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REVIEW: Charles Bradley brings comforting familiarity with “Changes”

Soul singer Charles Bradley released his new R&B album “Changes” on Friday. PHOTO COURTESY WIKIMEDIA
Soul singer Charles Bradley released his new R&B album “Changes” on Friday. PHOTO COURTESY WIKIMEDIA

Last year, artist Leon Bridges released his well-received and unexpected debut studio album, “Coming Home.” It was a soulful revival of the old-school sort as Otis Redding would have played it. The emotion behind it was palpable, and it hung on my kitchen wall for a good portion of the summer of 2015. Enter Charles Bradley and his newest album, “Changes.”

Don’t be mistaken though — Bradley has been around longer. In that respect, 26-year-old Bridges has nothing on Bradley, who celebrated his 67th birthday last November. Though Bridges tugged the heartstrings — watch the music video for “River” — and respectful reproduction of classic R&B and soul, Bradley lived through it.

You can tell. And it’s wonderful. If anything is apparent in “Changes,” it’s that Bradley is ecstatic to be doing what he does. Thematically, the album stays tightly built around love, as so many soul albums tend to do. In “Nobody but You,” for example, Bradley relishes in the unremitting bonds of love, not unlike Al Green might. The song ends in a hugely powerful moment with blaring horns, reminiscent of the opening of Seals and Croft’s “Summer Breeze.”

The horns in “Changes” are worth spending a few seconds thinking about. Almost every song has brass to varying degrees, and they always sound top-notch. That’s not something mind-blowing. The musicians Bradley draws inspiration from always had excellent brass companionship, but it’s worth commending something that is well executed, if not unexpected.

Instrumentals in “Changes” as a whole are great, though outshined for the most part by Bradley’s vocals. I challenge even the most stoic listener not to bob their head or tap their foot during “Ain’t It a Sin.” The song sits very comfortably as the structural center of the album that reminds us, after the heartbreak of Bradley’s cover of Black Sabbath’s “Changes,” that the album is still one intended to stir up nostalgic feelings of unbridled fun.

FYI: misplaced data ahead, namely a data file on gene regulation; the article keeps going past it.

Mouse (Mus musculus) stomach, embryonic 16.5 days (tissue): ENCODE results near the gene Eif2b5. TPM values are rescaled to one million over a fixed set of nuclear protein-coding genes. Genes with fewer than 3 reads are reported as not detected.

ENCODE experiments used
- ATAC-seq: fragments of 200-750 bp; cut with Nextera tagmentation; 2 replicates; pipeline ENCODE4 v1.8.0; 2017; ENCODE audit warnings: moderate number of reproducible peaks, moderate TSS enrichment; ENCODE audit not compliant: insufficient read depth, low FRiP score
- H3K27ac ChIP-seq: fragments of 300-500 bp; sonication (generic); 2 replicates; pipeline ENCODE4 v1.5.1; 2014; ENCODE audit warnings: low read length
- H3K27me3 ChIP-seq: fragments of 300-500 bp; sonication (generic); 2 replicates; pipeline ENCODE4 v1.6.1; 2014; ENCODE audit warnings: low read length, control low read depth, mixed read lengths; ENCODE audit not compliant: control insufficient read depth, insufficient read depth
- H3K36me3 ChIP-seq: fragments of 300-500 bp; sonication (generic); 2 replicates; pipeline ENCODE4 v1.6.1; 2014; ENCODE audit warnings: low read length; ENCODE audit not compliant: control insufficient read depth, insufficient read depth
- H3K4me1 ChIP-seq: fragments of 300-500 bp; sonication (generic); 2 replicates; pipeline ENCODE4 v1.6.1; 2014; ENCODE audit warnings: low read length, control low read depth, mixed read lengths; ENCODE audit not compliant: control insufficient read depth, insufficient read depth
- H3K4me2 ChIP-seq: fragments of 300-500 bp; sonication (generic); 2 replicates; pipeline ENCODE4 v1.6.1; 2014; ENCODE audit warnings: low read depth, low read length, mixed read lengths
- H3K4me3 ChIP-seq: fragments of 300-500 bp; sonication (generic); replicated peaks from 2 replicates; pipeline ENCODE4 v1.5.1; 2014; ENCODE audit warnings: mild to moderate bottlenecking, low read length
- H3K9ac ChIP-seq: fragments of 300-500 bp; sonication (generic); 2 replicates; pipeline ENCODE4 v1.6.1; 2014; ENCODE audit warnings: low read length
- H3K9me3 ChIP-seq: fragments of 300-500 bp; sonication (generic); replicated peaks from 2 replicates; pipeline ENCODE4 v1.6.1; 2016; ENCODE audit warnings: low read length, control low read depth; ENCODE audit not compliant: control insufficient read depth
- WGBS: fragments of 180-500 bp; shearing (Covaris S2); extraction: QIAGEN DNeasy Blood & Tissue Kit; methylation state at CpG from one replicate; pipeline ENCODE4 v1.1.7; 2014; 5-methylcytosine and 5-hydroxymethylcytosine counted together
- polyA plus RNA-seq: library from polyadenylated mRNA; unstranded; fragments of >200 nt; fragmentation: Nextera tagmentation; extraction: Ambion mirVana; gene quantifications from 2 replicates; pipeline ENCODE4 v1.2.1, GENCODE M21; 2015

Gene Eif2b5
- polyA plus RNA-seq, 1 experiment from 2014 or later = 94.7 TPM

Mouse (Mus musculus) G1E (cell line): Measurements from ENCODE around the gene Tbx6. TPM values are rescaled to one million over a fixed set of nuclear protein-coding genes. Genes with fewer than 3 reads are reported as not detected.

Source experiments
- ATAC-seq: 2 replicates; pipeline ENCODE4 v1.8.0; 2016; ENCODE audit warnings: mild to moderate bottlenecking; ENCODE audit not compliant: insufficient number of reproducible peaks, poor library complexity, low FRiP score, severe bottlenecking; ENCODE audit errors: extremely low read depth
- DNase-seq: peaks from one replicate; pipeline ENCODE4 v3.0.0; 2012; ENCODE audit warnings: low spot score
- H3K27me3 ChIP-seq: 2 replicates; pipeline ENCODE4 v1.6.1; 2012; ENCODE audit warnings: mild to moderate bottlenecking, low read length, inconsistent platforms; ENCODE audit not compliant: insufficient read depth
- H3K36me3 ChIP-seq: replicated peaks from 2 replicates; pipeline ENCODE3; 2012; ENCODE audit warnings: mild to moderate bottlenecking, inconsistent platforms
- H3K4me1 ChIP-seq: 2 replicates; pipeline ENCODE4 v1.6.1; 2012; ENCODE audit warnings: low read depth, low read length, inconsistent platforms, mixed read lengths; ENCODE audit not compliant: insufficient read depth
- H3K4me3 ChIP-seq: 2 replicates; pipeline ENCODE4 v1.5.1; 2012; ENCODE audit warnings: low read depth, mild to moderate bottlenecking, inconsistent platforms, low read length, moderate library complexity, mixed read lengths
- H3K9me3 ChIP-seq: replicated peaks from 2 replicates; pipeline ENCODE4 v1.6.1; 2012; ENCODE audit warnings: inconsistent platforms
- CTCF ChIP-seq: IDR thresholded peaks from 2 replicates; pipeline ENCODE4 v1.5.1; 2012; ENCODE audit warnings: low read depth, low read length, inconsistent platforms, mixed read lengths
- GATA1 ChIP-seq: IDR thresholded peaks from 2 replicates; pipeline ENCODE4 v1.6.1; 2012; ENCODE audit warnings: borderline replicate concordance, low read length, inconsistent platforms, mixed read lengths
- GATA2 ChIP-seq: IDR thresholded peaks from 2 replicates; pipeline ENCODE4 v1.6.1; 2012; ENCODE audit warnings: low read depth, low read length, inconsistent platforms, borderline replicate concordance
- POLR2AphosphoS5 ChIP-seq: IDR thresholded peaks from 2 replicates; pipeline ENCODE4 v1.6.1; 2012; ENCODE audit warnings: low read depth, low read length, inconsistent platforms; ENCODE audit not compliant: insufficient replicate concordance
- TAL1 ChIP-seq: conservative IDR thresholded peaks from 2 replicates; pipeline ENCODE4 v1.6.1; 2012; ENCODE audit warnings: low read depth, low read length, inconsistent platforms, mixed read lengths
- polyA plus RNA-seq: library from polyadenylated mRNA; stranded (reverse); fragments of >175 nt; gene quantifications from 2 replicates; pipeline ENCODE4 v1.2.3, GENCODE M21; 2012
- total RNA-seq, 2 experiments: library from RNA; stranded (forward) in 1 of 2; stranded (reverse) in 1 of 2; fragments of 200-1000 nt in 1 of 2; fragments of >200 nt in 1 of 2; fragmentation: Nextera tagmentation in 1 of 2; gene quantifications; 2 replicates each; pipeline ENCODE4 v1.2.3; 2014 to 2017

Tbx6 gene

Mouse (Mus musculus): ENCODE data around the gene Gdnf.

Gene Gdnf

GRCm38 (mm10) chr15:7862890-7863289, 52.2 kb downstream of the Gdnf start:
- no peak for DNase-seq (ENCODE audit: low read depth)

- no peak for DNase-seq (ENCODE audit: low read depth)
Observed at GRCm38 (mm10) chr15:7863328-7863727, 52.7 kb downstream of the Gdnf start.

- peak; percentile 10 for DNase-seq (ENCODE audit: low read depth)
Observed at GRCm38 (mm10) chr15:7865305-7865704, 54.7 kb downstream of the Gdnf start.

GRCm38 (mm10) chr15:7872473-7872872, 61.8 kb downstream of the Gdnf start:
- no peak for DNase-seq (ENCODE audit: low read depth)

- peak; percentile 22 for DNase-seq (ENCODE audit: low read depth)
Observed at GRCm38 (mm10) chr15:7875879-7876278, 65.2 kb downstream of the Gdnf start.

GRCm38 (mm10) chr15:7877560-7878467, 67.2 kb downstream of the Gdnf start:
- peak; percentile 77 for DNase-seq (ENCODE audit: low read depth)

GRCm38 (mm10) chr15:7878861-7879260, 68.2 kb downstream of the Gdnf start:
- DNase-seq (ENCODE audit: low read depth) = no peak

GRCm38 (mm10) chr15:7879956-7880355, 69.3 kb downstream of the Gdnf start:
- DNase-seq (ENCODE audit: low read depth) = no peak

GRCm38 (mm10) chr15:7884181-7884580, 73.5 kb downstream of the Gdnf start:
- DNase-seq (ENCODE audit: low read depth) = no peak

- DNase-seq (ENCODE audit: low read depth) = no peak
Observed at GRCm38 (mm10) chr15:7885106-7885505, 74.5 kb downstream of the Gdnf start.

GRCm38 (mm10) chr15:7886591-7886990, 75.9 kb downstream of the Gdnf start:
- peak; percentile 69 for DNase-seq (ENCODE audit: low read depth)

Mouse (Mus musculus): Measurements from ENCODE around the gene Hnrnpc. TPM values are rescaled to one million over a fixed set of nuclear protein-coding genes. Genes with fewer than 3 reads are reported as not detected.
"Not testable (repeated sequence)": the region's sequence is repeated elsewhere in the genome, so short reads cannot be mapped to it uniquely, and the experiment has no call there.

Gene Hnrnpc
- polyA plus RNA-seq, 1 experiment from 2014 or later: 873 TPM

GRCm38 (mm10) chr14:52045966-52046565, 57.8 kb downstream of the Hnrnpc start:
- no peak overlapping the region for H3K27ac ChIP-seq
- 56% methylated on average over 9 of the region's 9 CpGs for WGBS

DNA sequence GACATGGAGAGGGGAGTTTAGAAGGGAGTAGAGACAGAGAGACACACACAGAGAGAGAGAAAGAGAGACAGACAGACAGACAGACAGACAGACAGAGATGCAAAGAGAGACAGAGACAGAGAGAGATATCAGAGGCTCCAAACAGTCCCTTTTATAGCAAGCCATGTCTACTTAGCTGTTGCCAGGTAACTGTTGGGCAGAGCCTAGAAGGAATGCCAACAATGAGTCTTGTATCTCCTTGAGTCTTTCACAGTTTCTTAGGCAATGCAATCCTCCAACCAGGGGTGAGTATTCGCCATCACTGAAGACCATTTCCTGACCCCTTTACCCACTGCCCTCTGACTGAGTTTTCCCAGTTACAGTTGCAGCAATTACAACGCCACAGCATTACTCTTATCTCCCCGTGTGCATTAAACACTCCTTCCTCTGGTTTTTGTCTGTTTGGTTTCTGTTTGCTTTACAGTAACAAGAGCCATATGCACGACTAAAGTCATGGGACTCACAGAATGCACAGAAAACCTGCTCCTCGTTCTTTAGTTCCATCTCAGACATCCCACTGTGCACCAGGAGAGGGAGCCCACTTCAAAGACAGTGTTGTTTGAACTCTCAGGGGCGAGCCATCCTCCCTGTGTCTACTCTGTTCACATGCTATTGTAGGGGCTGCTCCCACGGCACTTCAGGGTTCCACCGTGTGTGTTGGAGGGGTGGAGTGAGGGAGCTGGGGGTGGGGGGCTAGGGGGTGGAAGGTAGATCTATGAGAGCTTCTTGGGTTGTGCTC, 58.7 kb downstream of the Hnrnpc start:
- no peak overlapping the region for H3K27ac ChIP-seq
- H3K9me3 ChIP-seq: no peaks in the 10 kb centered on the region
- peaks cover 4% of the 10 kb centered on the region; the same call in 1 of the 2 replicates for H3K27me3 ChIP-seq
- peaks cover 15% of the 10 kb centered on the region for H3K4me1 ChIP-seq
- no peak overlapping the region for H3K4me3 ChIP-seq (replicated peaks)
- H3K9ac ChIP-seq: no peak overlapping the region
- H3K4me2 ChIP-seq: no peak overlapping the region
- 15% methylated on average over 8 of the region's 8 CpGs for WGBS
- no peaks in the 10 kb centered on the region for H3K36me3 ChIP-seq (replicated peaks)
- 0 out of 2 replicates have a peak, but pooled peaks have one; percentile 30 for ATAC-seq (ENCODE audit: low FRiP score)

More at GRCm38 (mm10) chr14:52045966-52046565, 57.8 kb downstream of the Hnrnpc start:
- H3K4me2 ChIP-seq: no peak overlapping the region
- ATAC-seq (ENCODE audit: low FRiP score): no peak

Maybe “unbridled” isn’t the best word for “Changes.” It’s easy to get swept up in the upbeat tracks and forget that there are some serious moments where Bradley bares his soul. The titular track, “Changes,” is a very personal example of this. Although it is a cover of a Black Sabbath song, it loses no strength through Bradley’s impressive lungs. “Change for the World” is a more socially evocative track that provides just as much power.

“See? I come with open arms / Stop hiding behind religion / Hate is poison in the blood,” Bradley belts.

What’s the solution?

“We gotta change our love / We gotta change for the world,” he sings in the chorus.

The order of tracks in “Changes,” especially as it begins, is unique and memorable.

“Hello, this is Charles Bradley / A brother that came from the hard licks of life / That knows that America is my home,” Bradley says as the album begins. The track, “God Bless America,” is a short rendition of the 1918 patriotic song of the same name. When Bradley starts singing, he comes out in an explosion of vocal excellence. There are few opening tracks more unique.

The following track, “Good to Be Back Home,” would have been far more conventional were it placed in the first spot. Thankfully, the song is just as great where it stands. “God Bless America,” given its brevity, sets up a sort of curious expectation, and “Good to be Back Home” delivers on all fronts.

The familiarity and upbeat tempo of the rhythm of “Good to be Back Home” are welcoming both to Bradley and to the listener. He’s glad to be back in the studio doing what he loves and wants us to be right there with him. Maybe it’s that his themes of love are so universally recognizable, or maybe it’s the nostalgia stirred up by his similarities to all-time greats like Redding, Green and Brown, but it’s hard not to feel at home listening to “Changes.”

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